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Public Art as Public Health

Last week I attended the International Society of Weekly Newspaper Editors’ annual conference, held this year on the Emory University campus in Atlanta. As I was sitting in one of the conference rooms waiting for the program to begin, the latest issue of Public Health Post displayed on the side table caught my eye. I picked it up and opened the publication to the following article written by the magazine’s contributing writer Maggie Thomas. The article spoke volumes to me about what an art explosion in our community could positively do for us visually, and more importantly, mentally. I could not have penned my thoughts on the subject any better, so, here it is . . .

Can we really afford public art? Can we justify spending on art when so many public needs are underfunded? There has long been support for public investment in art despite the opacity of its impact on people and communities. Studies are increasingly demonstrating the concrete positive, public health benefits of public art.

Key forms of public art linked to better health include art installations in medical facilities, community involvement in creating public art, and art rooted and displayed in community spaces to strengthen and create solidarity.

The health benefits of public art in medical facilities are most easily measured, as patients are an identified population and are already being assessed for health outcomes. The range and impact of art in medical facilities is compelling evidence of the health-promoting role art can play. Patients in hospitals have been found to experience less anxiety, lower levels of pain, and faster healing after medical procedures when their hospital surroundings incorporated various forms of art. Medical facilities have drawn on research which explores the impact of the content of art as well as its simple presence, leading to emphasis on uplifting and representational images, art which depicts and reflects nature, and attention to a diverse array of art forms and content. These choices can support the potential for hospital-based public art to motivate patients to leave their rooms and engage in the facility, establish hopeful expectations about treatment, and generally improve self-reported mood and stress.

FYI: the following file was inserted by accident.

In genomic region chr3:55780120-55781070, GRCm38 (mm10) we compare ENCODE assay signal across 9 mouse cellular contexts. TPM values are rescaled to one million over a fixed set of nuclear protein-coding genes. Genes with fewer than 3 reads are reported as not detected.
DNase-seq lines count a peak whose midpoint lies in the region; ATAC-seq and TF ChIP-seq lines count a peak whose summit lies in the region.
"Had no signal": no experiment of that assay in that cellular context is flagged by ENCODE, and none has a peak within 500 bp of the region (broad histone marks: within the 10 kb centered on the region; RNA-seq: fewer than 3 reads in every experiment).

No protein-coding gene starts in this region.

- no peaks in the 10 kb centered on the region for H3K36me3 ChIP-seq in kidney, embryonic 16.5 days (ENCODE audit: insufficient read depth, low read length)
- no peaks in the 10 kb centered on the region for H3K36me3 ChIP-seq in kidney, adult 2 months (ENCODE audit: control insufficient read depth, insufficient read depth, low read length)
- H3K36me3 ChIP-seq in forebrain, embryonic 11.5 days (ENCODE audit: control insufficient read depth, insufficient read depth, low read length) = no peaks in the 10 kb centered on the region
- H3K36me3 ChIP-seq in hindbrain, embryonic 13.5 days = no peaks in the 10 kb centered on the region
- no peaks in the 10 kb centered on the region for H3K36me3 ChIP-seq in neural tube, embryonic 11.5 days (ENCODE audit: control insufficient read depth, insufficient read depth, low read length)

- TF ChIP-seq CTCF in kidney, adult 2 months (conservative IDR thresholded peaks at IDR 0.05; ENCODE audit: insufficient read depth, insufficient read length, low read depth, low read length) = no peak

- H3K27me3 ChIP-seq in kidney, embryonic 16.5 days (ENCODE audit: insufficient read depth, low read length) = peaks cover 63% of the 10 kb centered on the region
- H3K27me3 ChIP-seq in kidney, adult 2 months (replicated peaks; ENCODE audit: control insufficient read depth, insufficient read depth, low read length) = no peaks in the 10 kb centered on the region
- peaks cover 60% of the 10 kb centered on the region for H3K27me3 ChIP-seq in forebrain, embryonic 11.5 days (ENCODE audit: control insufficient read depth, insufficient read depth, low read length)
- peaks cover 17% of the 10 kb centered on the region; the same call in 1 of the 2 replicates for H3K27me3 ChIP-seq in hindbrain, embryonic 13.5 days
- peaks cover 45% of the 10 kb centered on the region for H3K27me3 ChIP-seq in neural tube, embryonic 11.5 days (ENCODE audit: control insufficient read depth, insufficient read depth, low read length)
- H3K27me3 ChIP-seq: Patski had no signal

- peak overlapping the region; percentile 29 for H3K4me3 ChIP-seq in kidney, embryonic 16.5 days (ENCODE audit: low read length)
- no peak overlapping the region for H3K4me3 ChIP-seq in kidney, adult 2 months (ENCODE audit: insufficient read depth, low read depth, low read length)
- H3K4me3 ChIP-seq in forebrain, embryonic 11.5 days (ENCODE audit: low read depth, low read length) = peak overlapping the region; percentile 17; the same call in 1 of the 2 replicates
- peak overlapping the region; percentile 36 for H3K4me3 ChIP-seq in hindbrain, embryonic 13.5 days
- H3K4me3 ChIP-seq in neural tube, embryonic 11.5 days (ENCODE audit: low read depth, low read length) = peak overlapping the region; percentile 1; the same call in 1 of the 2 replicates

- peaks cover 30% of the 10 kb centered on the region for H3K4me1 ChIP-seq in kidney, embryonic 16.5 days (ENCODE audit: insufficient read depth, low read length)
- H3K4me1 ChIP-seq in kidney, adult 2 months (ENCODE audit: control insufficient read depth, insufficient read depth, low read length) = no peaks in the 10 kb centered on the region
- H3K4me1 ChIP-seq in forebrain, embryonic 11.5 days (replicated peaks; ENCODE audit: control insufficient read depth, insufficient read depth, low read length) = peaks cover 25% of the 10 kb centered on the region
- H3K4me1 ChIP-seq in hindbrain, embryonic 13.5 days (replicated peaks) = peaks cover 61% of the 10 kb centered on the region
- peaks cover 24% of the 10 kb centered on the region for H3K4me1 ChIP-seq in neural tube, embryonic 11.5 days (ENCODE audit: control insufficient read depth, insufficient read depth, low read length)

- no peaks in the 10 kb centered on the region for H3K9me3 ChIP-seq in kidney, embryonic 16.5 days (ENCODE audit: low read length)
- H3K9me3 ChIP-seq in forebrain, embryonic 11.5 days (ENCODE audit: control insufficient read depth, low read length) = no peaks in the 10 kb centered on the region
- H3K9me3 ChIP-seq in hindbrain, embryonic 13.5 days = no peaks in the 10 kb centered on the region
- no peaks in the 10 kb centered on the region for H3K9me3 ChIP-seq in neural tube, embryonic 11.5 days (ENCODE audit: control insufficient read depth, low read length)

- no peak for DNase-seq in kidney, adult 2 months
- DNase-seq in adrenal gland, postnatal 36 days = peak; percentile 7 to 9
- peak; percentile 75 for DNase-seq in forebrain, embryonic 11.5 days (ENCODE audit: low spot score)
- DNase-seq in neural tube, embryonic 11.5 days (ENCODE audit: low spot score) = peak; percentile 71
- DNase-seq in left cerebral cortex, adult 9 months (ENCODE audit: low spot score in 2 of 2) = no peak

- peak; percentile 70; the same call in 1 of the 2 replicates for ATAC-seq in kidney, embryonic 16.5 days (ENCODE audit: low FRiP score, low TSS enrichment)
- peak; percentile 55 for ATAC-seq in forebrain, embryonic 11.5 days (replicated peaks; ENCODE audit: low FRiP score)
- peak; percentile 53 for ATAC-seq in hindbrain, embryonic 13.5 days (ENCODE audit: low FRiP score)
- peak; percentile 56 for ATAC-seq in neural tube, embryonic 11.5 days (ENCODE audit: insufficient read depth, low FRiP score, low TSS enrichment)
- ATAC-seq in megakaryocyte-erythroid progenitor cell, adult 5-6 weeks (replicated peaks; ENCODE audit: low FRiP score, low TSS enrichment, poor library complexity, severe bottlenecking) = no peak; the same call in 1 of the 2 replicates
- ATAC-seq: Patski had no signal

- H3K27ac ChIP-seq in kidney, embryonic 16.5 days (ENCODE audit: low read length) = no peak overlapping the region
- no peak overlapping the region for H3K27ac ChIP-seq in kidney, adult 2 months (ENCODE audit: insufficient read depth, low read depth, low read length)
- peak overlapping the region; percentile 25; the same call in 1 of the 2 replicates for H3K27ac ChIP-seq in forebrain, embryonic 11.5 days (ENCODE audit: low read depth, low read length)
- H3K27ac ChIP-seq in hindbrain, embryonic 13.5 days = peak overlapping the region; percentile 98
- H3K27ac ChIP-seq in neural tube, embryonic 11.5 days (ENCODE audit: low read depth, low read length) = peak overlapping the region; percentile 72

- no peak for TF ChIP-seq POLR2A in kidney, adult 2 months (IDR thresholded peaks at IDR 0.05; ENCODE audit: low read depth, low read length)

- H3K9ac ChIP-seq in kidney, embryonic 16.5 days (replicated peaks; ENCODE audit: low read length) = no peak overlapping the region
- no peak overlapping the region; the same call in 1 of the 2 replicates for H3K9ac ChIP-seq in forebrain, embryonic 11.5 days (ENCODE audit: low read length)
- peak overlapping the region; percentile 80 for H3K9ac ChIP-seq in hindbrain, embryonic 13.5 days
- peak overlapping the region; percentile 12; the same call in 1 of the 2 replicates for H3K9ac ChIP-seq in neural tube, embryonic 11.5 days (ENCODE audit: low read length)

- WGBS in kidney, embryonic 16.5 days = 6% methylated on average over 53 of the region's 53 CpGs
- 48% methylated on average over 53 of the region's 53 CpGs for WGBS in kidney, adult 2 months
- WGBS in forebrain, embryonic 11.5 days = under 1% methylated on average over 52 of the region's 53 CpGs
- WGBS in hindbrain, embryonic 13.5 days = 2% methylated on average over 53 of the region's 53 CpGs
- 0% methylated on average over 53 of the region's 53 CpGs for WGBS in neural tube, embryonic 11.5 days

The health impact of community-engaged and community-based public art is more complex to measure in terms of health impact, but what we do know from evaluation projects is exciting and encouraging. Public art developed and installed in community spaces can impact community health in multiple ways. Much of this is participatory public art, which engages community members in the planning and creation of the art itself. Projects like Power House Productions, in Detroit, can increase community members’ sense of identity and belonging, reducing isolation and negative mental health and emotional health outcomes.

Some participatory public art projects intentionally engage community members with differences, such as Philadelphia’s Mural Arts Porch Light Program, which actively includes people with behavioral health challenges in community groups creating public mural art. That program’s evaluation study found public health benefits ranging from improved neighborhood safety to decreased stigma around mental health issues to increased innovation in designing substance abuse treatment programs.

Marsaili Cameron and colleagues note that arts communities and public health communities share a dedication to improving individual and community well-being. This common goal highlights the nexus at which public art impacts public health. Public art’s ability to decrease stress, elicit awe, develop shared identity, reinforce self-efficacy, and promote positive health behaviors are clear public health impacts. That these impacts are stronger with strong creative engagement, as an initiative evaluation in London found, emphasizes the importance of the holistic, aesthetic impact of public art as opposed to other forms of public engagement.

Public art with public health impacts takes many forms, from a contemporary art collection at the Cleveland Clinic, reducing patients’ stress, to a gorgeous drinking fountain in New York City’s Washington Heights neighborhood, emphasizing cultural identity. Public art has real public health benefits, transmitted at the community level. As such, the public sector has an essential role to play in supporting public art for the well-being of all citizens.

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